Stricter PDOS implementation necessary

There is an urgent need for a stricter implementation of the pre-departure orientation seminar ( PDOS) for household service workers (HSWs), particularly domestic helpers (DHs).

    Many cases referred to the Philippine Embassy or the Philippine Overseas Labor Office in Riyadh (POLO Riyadh), Alkhobar or Jeddah involve DHs who ran away from employers alleged to be unfair or unreasonable.

    The overseas Filipino workers’ (OFW) lack of understanding or knowledge of the Kingdom of Saudi Arabia’s culture or customs and traditions is the root cause of the problem.

     The culture or customs and traditions are reflected in the way Saudi employers think and behave.

    If they were attentive, taking notes of what was being discussed  by the resource speaker during the PDOS and studied these, they could have been in a better position to cope with their job overseas, dealing properly or getting along with their Saudi sponsors.

    “Karamihan kasi sa kanila (DHs) na dumadalo sa PDOS ay nagkukuwentuhan lang, hindi iniintindi ang nagsasalita o nagbibigay ng impormasyon tungkol sa bansang pupuntahan nila,” said Dr. Resurreccion O. Ramos, a physician in Dammam involved in volunteer work to help distressed OFWs.

    The PDOS is comprehensive enough so anyone who takes it to heart will have fewer difficulties, if any, at the worksite.

    It has seven modules: Migration Realities, Distinctive Country Profile, Employment Contract, Health and Safety, Financial Literacy, Available Government Programs and Travel Procedures and Tips.

    All of the above are  important for an OFW being deployed for the first time. For HSWs are concerned, particularly DHs, the third one is of particular importance: It sets forth the guidelines, rules and regulations of employment.

    A DH’s contract is for two years with a salary of SR1,500 monthly and a worker could not leave the employer without finishing her contract.

    This is why when a housemaid asks to leave before her contract ends because she wants to go home for whatever reason—personal or otherwise— the employer disagrees.

    If the DH insists, the employer demands that she or her agency pay him or her all or part of the expenses incurred in hiring and bringing her to the Kingdom.

    A case in point is Al Ei Hs (a.k.a. Shiela Marie Gonzales), 29, of Binmaley, Pangasinan. She has two kids, a boy and a girl, aged 9 and 7.

     They are under the care of her husband and mother-in-law. She arrived in Kuwait on Sept. 24, 2021, which means she has been on the job for only about a year.

   Later, her employer, a Kuwaiti, and his Saudi wife went to Jeddah for a vacation and brought her with them.

    She wants to go home because she claims her boy does not want to go to school because he is being bullied. She wants to fix the problem and transfer her kids to the care of her mother.

    She has been asking her employer’s wife that she be allowed to leave irritating the Saudi woman. Her employer’s wife told the DH not to talk about leaving she was at work.

    The woman added that her Filipino helper  could leave when her replacement arrives in January.

   If the DH would insist on leaving, the employer said the Filipino should tell the agency that brought her to the Kingdom to pay her employers part of the SR30,000 they spent in hiring her (almost US$8,000).

    If Gonzales listened carefully and asked during the PDOS she would have known that leaving at mid-contract would be a violation.

    Many DHs also ask the Philippine Embassy or POLO to rescue them if they could no longer stand the way they were being treated.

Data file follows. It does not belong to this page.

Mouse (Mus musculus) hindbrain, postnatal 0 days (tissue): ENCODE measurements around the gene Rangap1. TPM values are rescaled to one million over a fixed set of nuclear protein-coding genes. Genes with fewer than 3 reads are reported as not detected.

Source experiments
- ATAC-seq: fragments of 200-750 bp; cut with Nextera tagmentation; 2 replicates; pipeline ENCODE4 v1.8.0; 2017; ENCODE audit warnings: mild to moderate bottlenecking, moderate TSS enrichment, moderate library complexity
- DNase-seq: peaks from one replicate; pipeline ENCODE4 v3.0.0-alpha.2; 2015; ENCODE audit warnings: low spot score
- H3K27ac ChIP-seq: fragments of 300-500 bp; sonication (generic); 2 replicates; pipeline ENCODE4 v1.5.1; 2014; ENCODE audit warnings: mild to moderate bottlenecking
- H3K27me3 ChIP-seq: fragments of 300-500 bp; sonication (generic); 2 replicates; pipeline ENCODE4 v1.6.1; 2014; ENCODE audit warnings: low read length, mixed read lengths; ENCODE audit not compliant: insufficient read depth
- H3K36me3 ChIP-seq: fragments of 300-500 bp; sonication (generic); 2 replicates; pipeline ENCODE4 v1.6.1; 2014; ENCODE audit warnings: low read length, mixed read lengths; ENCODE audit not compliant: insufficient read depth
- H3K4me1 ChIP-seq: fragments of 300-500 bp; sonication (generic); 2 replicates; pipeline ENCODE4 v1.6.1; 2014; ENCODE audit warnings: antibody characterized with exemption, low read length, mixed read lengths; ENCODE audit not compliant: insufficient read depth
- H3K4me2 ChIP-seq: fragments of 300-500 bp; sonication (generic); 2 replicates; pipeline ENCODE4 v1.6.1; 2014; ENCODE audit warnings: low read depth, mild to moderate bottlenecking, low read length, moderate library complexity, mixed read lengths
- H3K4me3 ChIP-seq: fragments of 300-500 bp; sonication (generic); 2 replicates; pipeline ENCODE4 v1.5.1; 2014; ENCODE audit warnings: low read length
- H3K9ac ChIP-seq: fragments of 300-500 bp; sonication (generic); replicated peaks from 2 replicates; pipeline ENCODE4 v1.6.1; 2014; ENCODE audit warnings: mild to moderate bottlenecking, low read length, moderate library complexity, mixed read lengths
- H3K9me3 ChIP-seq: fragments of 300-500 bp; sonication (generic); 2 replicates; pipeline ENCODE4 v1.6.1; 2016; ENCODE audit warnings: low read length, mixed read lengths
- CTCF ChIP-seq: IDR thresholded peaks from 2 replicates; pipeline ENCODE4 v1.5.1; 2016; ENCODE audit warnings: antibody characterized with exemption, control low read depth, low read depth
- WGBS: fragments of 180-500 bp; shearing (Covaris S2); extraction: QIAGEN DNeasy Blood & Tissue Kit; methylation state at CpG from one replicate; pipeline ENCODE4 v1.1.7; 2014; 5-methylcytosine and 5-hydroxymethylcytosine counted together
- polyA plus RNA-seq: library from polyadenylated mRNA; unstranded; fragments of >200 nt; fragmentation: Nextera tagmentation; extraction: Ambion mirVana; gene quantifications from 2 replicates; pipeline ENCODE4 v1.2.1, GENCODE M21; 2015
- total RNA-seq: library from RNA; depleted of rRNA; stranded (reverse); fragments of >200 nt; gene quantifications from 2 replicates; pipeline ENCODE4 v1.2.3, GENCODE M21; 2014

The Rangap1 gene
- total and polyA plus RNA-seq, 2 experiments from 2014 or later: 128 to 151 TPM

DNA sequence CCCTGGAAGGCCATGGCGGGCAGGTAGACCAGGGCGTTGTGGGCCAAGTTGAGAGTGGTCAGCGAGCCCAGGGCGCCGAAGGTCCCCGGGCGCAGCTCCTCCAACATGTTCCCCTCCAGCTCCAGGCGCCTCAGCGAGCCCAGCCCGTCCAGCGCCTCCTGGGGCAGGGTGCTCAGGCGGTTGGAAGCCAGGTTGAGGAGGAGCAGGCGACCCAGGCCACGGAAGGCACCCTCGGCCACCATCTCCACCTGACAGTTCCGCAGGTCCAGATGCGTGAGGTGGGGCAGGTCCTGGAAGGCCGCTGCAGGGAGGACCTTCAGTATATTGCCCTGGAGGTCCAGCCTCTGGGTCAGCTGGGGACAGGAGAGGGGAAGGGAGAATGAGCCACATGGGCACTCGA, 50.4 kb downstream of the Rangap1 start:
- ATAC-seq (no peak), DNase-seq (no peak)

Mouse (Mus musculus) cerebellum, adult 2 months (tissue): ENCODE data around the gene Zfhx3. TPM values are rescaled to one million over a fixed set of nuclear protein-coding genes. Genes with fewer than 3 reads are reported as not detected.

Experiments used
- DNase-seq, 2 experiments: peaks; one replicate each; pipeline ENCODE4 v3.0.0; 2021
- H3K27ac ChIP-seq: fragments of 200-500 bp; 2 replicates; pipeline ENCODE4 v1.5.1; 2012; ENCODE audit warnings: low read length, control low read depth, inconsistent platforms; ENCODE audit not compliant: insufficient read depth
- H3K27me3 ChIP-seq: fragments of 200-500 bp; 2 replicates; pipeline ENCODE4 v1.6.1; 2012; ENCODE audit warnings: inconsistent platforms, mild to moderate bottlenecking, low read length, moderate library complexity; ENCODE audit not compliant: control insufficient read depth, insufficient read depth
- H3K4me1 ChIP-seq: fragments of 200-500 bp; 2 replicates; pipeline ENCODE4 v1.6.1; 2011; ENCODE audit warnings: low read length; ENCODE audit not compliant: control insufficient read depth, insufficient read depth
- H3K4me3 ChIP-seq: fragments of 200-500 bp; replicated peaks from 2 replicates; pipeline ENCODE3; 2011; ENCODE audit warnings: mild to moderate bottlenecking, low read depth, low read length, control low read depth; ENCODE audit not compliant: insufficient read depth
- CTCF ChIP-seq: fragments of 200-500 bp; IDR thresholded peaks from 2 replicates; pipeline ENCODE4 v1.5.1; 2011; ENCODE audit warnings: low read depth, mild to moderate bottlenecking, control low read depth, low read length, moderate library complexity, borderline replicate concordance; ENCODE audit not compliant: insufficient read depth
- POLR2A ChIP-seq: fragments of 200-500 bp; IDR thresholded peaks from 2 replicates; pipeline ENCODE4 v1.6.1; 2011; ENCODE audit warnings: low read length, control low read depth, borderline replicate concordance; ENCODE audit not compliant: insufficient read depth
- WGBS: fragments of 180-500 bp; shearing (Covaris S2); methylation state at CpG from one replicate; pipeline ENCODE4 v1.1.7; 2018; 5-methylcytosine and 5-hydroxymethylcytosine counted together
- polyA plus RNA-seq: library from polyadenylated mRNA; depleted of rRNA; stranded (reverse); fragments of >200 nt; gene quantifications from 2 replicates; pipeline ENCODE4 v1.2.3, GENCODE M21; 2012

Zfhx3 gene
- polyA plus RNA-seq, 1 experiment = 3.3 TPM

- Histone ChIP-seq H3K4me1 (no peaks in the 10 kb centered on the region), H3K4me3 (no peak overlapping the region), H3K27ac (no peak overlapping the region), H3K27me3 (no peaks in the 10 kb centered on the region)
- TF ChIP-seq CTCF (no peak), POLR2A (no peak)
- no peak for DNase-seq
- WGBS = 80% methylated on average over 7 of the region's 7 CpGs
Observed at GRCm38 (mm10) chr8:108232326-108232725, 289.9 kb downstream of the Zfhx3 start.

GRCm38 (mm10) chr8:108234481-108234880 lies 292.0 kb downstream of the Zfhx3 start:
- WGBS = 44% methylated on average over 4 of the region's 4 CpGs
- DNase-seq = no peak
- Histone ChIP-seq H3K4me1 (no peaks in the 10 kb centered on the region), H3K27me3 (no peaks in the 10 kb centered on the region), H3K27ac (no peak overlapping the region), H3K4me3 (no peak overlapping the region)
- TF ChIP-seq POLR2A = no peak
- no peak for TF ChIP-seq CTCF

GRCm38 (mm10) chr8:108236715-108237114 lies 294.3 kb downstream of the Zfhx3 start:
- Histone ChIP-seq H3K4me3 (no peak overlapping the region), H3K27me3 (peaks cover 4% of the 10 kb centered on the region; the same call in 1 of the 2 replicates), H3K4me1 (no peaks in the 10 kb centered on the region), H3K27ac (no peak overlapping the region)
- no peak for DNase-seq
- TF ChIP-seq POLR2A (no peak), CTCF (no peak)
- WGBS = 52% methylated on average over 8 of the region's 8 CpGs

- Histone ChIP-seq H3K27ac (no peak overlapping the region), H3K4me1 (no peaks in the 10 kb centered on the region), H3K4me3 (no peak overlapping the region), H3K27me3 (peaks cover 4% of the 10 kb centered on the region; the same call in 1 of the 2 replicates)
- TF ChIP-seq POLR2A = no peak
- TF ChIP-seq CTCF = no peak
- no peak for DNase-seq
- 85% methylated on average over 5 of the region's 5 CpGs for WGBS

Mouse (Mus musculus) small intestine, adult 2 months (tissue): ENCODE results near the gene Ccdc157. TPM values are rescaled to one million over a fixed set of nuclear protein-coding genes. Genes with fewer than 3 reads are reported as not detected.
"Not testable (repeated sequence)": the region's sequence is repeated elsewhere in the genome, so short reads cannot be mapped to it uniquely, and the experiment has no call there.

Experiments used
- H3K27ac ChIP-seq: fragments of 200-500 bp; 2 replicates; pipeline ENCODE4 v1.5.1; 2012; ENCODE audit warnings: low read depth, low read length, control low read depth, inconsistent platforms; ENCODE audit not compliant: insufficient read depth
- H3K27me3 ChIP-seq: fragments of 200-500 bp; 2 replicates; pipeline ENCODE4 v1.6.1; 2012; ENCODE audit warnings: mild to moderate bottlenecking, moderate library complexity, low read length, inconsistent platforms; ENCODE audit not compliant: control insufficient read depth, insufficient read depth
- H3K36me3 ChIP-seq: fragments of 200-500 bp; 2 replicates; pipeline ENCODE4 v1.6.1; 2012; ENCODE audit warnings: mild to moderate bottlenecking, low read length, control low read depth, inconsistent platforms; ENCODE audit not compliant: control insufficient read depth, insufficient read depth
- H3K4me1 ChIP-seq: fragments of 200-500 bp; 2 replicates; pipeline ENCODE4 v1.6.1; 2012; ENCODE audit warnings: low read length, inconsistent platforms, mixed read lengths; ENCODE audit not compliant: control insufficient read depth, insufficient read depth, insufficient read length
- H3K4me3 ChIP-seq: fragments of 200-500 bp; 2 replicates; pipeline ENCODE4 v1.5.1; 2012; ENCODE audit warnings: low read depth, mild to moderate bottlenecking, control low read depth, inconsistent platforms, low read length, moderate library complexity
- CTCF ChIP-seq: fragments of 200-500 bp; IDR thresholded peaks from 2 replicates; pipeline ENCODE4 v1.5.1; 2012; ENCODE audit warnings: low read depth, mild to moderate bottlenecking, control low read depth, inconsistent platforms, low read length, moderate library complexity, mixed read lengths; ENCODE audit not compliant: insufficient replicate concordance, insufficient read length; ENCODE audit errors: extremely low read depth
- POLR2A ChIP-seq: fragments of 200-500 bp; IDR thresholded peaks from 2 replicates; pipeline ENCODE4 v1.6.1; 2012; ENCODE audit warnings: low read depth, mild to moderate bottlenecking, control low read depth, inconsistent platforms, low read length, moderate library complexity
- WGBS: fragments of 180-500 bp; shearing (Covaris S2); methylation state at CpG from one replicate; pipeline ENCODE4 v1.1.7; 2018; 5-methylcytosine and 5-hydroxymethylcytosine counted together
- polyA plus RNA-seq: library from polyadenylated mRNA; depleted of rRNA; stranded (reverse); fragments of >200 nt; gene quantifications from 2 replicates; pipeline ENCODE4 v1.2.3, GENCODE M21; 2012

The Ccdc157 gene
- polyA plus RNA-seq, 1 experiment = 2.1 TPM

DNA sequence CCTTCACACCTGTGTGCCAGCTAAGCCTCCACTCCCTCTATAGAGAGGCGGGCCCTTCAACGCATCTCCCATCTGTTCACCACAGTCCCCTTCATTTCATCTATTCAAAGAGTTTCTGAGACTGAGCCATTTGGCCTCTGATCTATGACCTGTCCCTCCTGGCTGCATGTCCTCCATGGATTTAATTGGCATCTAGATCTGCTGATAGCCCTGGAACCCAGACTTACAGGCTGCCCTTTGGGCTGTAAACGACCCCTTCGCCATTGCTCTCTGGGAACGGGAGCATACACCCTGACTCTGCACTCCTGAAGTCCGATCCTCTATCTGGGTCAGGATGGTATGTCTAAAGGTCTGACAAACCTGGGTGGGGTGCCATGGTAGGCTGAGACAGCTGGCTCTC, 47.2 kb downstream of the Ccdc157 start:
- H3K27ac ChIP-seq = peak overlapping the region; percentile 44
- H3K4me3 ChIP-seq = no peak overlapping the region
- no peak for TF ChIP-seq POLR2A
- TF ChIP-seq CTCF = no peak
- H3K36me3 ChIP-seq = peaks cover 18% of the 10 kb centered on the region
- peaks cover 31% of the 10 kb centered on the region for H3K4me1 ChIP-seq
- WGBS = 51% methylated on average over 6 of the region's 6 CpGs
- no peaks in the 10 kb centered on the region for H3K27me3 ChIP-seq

We asked a charge nurse at the King Fahd University Hospital who was involved  in volunteer work, Dhon C. Fideles, president of the Alkhobar-based Infinity 8 Sunergos (Working Together).

    The volunteer Filipino organization helps distressed OFWs in coordination with POLO in the Eastern Region (POLO ERO), which is under Labor Attaché Hector “Hecky” Cruz.

    Actually, the Philippine Embassy in Riyadh or POLO offices in the Kingdom’s key cities of Riyadh, Alkhobar or Jeddah could not legally rescue a DH, or OFW for that matter.

    The proper way is for the agency to inform the Saudi Labor Office (SLO) about the case of the worker who wanted to be rescued for valid reasons, like Mary Grace A. Patong.

    (Official communication mentioned her name as Mary Grace A. Battung.)

    She complained of physical injuries and unpaid salaries for four months.

    Her relatives in the Philippines contacted me for help. The case was referred to former Ambassador to Saudi Arabia Rafael E. Seguis, now a consultant with the Geneva-based Center for Humanitarian Dialogue.

    Seguis referred the case to Attaché Saifoden “Ding” Manalao of the Philippine Embassy’s Assistance to Nationals (ATN) section in Riyadh and Consul General Edgar Tomas “Gary” Q. Auxilian of the  Philippine Consulate in Jeddah.

    Meantime, the agency, Abdullah Al Musharef for Recruitment, referred the case to the Saudi Labor Office (SLO). A letter was sent to the police for assistance in rescuing Mary Grace from her employer, Fouzia Nazer Said Al Mahrwe, in Najran.

    Then, she could no longer be contacted. After two days, Auxilian announced that Mary Grace was traveling to Riyadh, quoting Labor Attaché Roel B. Martin,  a lawyer from Angadanan, Isabela.

    Auxilian also coordinated with POLO Riyadh, which was under Labor Attaché Fidel A. Macauyag at the time.

    In Riyadh, the agency handed Mary Grace over to POLO.

    Patong arrived in the Philippines on Aug. 23.

    Many deployed DHs think that running away is the easiest way to solve their problems on the job.

    But there are legal ways and they could have learned about these if they listened attentively and asked questions when attending the one-day PDOs.


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